Growing annual vegetables is the most efficacious way of producing food fast. Hence, our first priority was establishing a garden largely planted to annuals. We also utilized open spaces between trees to plant large crops of annuals (in a temperate climate) such as sweet potatoes, azuki beans, peanuts, yacon and ginger. These crops were grown in true natural farming style. That is, no preparation of the soil was done we simply cut the grass and scraped the surface where the seed was to be sown or plants transplanted. Once or twice grass around the young plants was cut and used to mulch the plants.
We are now switching focus to the development of a forest garden where perennial plants and tree crops will dominate. We are very fortunate to have many well established fruit and nut trees here. An excellent foundation on which to develop the forest garden.
With the forest garden we will still maintain some openings where annuals can be grown, particularly self-seeding ones, or sun-loving perennials such as the Jerusalem artichokes pictured below.
A large portion of our forest garden understory will be occupied by tea. Contrary to what you might think, if you have ever seen a tea plantation, tea actually thrives in partial shade. In fact, here in Japan, shade grown tea, called Gyokuro, is considered to be of the highest quality. But the plantation mentality has never been about quality, has it. Tea grows wild in the mountains around us but in the full shade of a closed evergreen forest canopy leaf and seed production is considerably less than plants in partial shade. So a great plant for shady edges that are lightly brushed by the sun or for under deciduous trees, allowing for winter sun exposure, when the tea is in flower.
Tea is also very tolerant of being clambered over by other plants. In the picture above it is kudzu that has sprung out of the forest and is reaching over the tea. From kudzu we use the root medicinally and as a thickener, the vine for basketry and the flowers for making wine or vinegar or eating in salads. We will harvest the kudzu vine before we do our next tea harvest so it should not impede harvesting of the tea. We harvest for tea twice a year, once in spring to make sencha and again in autumn to make bancha. The seeds are also harvested in early autumn to make cooking oil. We shall be doing our first seed harvest and pressing in three or four weeks time. (For those that have read the post from May 17, we will be testing all tea products for possible caesium contamination before consuming in any quantity or selling. The joys of living with nuclear fallout).
A large part of our “work” this first year has been observation. Many of the plants are unfamiliar to us and as we watch them through the seasons we come to learn what they are, what they produce and what their eco-system function might be. A long term project! Attempting to understand energy flows through the land, particularly water, has also been a preoccupation. This is a super charged landscape: steep forested mountains surrounding us, a number of perennial springs and an equal number of ephemeral springs, above ground streams, underground streams, ancient streams buried by shifting mountains, terraced slopes that recharge the land. Feeding this we have the rainy season and the typhoon season. Any attempt to drastically transform this land would be to invite disaster. As I mentioned earlier, we proceed slowly, lightly.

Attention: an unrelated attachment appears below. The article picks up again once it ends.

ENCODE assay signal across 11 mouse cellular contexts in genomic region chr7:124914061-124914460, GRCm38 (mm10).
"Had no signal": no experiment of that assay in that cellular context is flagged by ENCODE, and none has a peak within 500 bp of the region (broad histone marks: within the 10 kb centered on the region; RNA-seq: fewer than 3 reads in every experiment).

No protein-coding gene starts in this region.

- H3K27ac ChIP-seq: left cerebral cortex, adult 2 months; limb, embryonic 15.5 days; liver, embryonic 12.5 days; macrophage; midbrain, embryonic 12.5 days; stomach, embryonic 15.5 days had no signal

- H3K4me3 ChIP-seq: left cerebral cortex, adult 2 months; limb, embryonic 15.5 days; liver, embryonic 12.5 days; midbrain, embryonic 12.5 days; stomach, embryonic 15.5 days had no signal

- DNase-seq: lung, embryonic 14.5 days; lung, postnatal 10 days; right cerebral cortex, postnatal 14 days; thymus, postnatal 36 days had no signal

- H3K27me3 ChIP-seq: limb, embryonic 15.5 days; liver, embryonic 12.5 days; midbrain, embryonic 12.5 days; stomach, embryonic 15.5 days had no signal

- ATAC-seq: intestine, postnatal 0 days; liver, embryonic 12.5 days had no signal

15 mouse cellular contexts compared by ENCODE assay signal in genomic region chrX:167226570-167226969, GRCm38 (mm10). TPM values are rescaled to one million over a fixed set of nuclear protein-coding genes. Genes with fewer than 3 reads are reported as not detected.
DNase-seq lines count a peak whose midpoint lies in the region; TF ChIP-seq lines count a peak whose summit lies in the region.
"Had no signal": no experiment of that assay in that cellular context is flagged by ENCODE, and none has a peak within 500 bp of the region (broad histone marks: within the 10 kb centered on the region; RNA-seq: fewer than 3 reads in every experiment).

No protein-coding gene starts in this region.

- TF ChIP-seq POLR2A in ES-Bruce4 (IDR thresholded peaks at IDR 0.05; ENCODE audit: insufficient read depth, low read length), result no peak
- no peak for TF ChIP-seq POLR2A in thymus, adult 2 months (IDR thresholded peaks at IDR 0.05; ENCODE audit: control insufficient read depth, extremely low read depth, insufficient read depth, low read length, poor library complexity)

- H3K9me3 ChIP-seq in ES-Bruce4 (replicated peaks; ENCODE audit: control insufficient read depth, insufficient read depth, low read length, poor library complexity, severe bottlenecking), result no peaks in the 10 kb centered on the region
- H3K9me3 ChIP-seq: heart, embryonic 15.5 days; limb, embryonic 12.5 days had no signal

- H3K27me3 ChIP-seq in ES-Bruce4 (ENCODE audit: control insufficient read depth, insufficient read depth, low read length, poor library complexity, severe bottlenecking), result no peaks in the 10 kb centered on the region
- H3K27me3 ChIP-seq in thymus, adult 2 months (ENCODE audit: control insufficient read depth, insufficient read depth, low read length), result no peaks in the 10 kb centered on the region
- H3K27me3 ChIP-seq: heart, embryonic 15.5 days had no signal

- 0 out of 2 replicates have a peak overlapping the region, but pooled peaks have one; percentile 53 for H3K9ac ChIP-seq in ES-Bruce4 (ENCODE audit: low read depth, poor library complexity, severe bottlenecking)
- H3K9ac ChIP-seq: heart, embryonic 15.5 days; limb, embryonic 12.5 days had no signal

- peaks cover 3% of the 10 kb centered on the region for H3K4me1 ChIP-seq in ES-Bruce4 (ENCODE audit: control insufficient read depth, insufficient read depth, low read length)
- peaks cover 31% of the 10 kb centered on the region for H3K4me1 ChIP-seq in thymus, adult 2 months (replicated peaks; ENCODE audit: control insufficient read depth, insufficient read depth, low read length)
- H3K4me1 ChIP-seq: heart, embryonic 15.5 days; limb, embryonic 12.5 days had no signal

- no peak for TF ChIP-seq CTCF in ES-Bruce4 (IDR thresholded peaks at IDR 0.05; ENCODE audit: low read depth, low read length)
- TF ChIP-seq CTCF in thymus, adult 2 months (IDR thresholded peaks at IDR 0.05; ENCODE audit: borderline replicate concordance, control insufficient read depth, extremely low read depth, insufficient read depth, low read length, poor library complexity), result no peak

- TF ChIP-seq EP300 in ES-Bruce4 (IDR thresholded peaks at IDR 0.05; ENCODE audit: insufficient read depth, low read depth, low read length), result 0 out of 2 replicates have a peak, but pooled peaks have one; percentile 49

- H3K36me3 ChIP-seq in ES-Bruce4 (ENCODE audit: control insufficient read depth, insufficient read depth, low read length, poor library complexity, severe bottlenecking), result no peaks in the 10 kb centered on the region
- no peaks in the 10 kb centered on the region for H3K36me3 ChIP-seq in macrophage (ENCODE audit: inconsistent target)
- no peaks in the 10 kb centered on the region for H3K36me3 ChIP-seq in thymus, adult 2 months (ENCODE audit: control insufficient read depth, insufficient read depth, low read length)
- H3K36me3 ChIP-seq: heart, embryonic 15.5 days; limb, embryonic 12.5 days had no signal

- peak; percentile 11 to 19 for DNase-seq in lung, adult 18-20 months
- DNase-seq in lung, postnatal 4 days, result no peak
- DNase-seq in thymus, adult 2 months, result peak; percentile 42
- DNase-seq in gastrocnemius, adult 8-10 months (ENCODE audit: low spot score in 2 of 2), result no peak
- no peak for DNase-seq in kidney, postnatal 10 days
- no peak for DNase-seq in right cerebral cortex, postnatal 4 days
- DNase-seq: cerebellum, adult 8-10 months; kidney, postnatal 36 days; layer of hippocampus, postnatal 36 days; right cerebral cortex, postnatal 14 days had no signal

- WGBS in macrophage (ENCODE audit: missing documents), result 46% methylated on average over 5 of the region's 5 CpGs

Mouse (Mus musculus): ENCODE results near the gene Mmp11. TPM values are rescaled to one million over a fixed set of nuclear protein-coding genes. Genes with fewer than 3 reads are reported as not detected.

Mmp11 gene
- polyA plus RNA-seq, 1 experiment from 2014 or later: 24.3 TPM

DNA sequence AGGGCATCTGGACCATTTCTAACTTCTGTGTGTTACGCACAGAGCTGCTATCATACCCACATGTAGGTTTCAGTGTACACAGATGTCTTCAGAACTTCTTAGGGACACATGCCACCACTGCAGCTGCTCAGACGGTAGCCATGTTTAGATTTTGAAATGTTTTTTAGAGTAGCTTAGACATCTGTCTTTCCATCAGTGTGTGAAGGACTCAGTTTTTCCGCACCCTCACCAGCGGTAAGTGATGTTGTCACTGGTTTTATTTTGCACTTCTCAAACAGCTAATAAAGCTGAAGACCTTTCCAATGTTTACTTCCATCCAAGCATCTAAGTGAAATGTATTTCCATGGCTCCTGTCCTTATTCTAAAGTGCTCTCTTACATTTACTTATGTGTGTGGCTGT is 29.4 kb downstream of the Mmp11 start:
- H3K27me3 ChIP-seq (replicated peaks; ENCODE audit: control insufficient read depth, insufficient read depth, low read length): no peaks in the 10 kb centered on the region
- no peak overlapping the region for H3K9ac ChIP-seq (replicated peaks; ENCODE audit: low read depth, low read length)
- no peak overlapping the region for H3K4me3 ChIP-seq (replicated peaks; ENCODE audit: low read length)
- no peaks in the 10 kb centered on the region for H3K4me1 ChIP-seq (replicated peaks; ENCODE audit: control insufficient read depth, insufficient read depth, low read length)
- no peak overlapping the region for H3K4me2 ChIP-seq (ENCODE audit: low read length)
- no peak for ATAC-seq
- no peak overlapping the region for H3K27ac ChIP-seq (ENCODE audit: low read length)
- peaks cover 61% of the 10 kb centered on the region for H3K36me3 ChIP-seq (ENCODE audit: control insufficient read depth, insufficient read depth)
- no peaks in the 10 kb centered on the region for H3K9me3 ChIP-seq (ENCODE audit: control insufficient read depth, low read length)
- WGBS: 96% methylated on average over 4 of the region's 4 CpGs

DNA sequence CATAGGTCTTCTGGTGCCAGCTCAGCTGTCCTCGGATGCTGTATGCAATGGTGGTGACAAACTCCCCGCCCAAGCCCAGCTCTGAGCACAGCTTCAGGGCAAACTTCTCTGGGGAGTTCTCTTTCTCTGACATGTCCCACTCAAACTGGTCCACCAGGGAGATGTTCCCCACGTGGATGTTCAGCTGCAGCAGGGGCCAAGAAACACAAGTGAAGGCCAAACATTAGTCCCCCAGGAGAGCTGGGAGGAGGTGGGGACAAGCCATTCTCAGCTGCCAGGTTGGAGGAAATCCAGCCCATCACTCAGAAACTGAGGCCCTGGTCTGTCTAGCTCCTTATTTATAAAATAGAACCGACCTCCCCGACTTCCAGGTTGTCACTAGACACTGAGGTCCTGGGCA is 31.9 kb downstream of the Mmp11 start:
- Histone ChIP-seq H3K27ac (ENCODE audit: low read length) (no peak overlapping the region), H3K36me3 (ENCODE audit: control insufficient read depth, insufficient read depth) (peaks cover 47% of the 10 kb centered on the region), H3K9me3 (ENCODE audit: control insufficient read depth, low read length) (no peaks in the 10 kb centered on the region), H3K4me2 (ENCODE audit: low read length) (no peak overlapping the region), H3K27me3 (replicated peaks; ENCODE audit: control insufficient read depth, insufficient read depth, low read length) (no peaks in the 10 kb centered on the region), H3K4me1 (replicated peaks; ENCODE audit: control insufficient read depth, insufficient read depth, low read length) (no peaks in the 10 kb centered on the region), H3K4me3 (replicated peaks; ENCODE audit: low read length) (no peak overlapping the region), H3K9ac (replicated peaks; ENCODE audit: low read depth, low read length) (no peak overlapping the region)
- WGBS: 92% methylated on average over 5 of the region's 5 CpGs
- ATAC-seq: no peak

From garden to forest-garden to forest. The realm of deer and wild pig. Of sansai, mountain vegetables like shidoke and wasabi. Of magnificent walnuts and oaks and other-wordly fungi. The forest around us provides our fuel for cooking and heating water, vines for basketry, timber for building, medicinal plants and much food and it charges our springs with pure cool water. But to quantify what it gives us is to miss the point. For the real point is the vision the forest engenders.
The fall. Losing paradise by clearing the forest to grow fields of crops and domesticated animals and later sub-divisions and parking lots. Cain, the agriculturalist killing Abel, the forager. The story is well enough known but have we grasped the meaning? One vision, carrying the mark of Cain, marches us toward the precipice. In the forest we have another vision.
June 21, 2011
Living up in the mountains with the nearest road a good ten minutes walk along a steep forest path it is quite extraordinary that we have mains electricity. I imagine that nowhere else but Japan would a utility company go to such lengths to get a house on the grid. Its true this connection allows us some modern comforts – well, three at least: laptop, lights and a refrigerator (whose days are definitely numbered) – but, had we been the original occupants we probably would have opted to stay off the grid. Right from the time we first moved here we have discussed options for generating electricity ourselves, at first in the context of long-term plans but following events at Fukushima these discussions have gained some urgency. Reasons for generating our own electricity are hopefully too obvious to warrant comment but why detach from the grid altogether? Our grid is owned and operated by Tepco (the Devil itself!).